24 Dec 2022

Make yourself at home?

When you are a guest in somebody else’s house you are on their territory. They may have invited you to share their space, but it is primarily theirs and you must respect that. No matter what travesties of taste, awkward room layouts, chaotic clutter or poor housekeeping you encounter, you must resolutely keep your thoughts to yourself. Hosts will, of course, insist that you make yourself at home, but this is a customary polite gesture and shouldn’t be taken literally. There are a myriad of ways in which you can cross the invisible boundary into unacceptable behaviour, turning yourself from welcome visitor into nightmare guest.

Most of us will know these things instinctively, but it is worth mentioning a few of the worst offences:

• As a guest you have no right to rearrange, alter or ‘improve’ any aspect of the host’s home. If you have been given a guest bedroom, it will temporarily become your own territory, so it is acceptable to reposition a chair or move excess pillows to a sofa, but only if you remember to put everything back precisely as you found it.

• Leave your room looking reasonably tidy in the morning – a host might be discouraged or downcast if they happen to see their carefully prepared guest room in a state of chaos and dereliction.

• When it comes to leaving, ask the host about the bedding. Some hosts will appreciate you stripping the sheets and duvet cover, but that is not inevitably the case. If you are leaving the bedding intact, make sure that the bed looks neat and tidy.

• In communal areas of the house – for example the living room, you must not alter anything – that means steering clear of moving around the furniture, rearranging cushions, moving side tables or using your laptop to create a desk area in a communal room.

• Bathrooms are a particularly dangerous area: you should never change the position of the loo roll in the holder (end of the roll hanging on the exterior or the interior – the jury’s still out on this vital question, and there is no ‘right’ way to arrange it). Don’t clutter up bathroom shelves with all your own toiletries – it’s better to keep them in a washbag, which you can either leave discreetly in the bathroom, or carry back and forth.

• Clean up after yourself. If you have a bath or shave in a shared bathroom, give the surface of the bath or basin a quick wipe to ensure you have not left any tell-tale scum or tide marks.

• Never treat the house like a hotel, where housekeeping will clean up all your messes and spillages – if you accidentally squirt some toothpaste on the mirror, for example, don’t leave it for someone else to clean up. Take responsibility for your own mess and clean it up yourself.

• After you have used your towels take them back to the room and find somewhere to leave them to dry. Don’t clutter up a communal bathroom with additional towels.

•While it’s fine to use a host’s toothpaste, shower gel or soap, restrain yourself from ferreting around the bathroom shelves and cupboards and don’t use the host’s own body lotions, shaving soap, shampoo and conditioner. If you have exclusive use of a guest bathroom, which is equipped with plentiful toiletries, the assumption is that you are being invited to use them.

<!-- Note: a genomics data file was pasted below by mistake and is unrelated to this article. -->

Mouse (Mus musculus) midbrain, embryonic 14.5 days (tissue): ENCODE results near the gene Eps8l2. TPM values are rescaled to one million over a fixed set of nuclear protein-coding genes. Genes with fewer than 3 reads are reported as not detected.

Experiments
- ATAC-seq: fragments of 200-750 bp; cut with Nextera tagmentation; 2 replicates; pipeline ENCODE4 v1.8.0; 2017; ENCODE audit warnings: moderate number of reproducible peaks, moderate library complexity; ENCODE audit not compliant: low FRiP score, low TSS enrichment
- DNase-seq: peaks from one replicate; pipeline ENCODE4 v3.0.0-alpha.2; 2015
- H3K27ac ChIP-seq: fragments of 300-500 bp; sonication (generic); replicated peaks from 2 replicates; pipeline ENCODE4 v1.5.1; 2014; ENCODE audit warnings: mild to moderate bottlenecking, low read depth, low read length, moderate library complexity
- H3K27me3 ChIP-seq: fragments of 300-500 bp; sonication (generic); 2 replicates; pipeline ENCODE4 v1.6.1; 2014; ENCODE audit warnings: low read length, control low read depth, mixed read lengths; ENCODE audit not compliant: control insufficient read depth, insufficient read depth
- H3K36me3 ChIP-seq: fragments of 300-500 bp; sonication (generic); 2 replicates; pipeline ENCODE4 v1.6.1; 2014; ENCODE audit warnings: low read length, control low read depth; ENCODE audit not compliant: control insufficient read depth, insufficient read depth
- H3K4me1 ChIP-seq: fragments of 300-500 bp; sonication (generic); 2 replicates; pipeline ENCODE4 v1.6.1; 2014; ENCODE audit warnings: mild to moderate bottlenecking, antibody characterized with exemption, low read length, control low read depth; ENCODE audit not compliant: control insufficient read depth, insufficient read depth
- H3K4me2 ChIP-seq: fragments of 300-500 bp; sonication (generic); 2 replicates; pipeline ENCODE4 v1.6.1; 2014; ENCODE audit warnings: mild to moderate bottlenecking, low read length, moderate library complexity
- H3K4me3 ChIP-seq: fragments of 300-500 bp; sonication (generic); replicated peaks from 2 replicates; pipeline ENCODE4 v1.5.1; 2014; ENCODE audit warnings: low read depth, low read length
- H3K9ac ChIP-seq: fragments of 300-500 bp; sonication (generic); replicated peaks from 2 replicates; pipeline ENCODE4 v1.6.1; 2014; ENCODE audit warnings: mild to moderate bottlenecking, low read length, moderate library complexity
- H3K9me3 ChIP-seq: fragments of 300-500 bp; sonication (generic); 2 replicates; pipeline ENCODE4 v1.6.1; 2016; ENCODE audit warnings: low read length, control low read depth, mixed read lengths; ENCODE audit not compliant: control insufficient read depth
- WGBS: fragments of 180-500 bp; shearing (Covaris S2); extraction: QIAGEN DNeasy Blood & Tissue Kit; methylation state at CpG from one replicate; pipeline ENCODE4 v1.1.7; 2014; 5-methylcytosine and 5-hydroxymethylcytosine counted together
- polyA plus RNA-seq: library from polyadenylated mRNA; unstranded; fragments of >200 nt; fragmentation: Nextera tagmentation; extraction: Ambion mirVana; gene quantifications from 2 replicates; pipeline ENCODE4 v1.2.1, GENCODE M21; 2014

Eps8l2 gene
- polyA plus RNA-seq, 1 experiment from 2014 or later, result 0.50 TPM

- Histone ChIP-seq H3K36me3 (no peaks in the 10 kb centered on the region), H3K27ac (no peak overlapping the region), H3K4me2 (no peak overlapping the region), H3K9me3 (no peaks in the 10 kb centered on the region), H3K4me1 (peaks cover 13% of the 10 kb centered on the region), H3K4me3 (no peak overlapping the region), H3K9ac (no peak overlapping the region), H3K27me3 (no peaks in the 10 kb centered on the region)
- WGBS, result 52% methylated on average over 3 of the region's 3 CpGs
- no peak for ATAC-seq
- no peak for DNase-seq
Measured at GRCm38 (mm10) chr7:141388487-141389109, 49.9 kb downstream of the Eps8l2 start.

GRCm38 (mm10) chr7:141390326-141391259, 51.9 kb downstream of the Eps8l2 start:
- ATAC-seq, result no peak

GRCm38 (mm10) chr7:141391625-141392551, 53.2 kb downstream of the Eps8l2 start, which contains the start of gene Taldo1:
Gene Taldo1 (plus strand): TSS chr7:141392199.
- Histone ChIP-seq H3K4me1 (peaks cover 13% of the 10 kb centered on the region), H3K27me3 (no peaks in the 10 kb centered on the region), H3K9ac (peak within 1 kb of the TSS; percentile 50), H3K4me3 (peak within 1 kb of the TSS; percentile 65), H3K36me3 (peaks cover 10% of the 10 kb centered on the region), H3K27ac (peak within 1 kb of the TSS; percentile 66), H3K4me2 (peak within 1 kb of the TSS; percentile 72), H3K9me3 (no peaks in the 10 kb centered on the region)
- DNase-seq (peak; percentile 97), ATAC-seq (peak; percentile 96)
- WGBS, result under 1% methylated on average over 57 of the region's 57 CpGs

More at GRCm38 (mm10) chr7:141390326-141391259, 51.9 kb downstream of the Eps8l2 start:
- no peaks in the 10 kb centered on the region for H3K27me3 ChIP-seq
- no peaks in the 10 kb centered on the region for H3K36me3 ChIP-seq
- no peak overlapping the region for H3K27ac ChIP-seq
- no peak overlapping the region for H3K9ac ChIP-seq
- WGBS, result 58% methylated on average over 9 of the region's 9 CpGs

• The kitchen is the host’s domain. You should never open a fridge or cupboard in a host’s house and help yourself to food unless you are invited to do so. The same goes for making your own tea or coffee – most hosts will show you where to find basics, breakfast cereals, bread etc. and invite you to help yourself, but you must wait until they do so.

• While many hosts will welcome your help in the kitchen and appreciate it if you offer to lay and clear the table or load the dishwasher, you should defer to the hosts at all times, ask “is there anything I can do?” or make a gesture towards giving a helping hand (eg starting to gather up the dirty plates from the table). If the host doesn’t want your help, they will tell you so.

• Respect your host’s space and do not leave any of your own clutter lying around. Ask where you should put dirty shoes, wellington boots, or coats. Never sling a discarded jacket over the bannisters or on a convenient chair. If you’re drinking tea or coffee, carry dirty cups through to the kitchen. Don’t leave books, or half-read magazines or newspapers scattered around the living area.

• If you find that your host’s home does not match up to your own exacting standards of tidiness and cleanliness, you must resolutely refuse to do anything about it. Unless you are explicitly requested to help out, you should never rearrange your host’s possessions, tidy up the living room, reorder d the bookshelves, polish their neglected bathroom fittings, or scrub their bath and tiles. All these actions, which might have been undertaken with the best of intentions, will look like a reproach to the host.

• Every host will want you to feel comfortable in their home, but they will also not want to feel that you have colonised their territory, leaving irrefutable evidence of your presence wherever you go.

A wise guest is a model of tact and discretion, who shares the host’s space with a light touch and leaves no discernible trace of their stay.


MPA House
66 Baker Street
Weybridge KT13 8AL
United Kingdom
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MPA House
66 Baker Street
Weybridge KT13 8AL
United Kingdom
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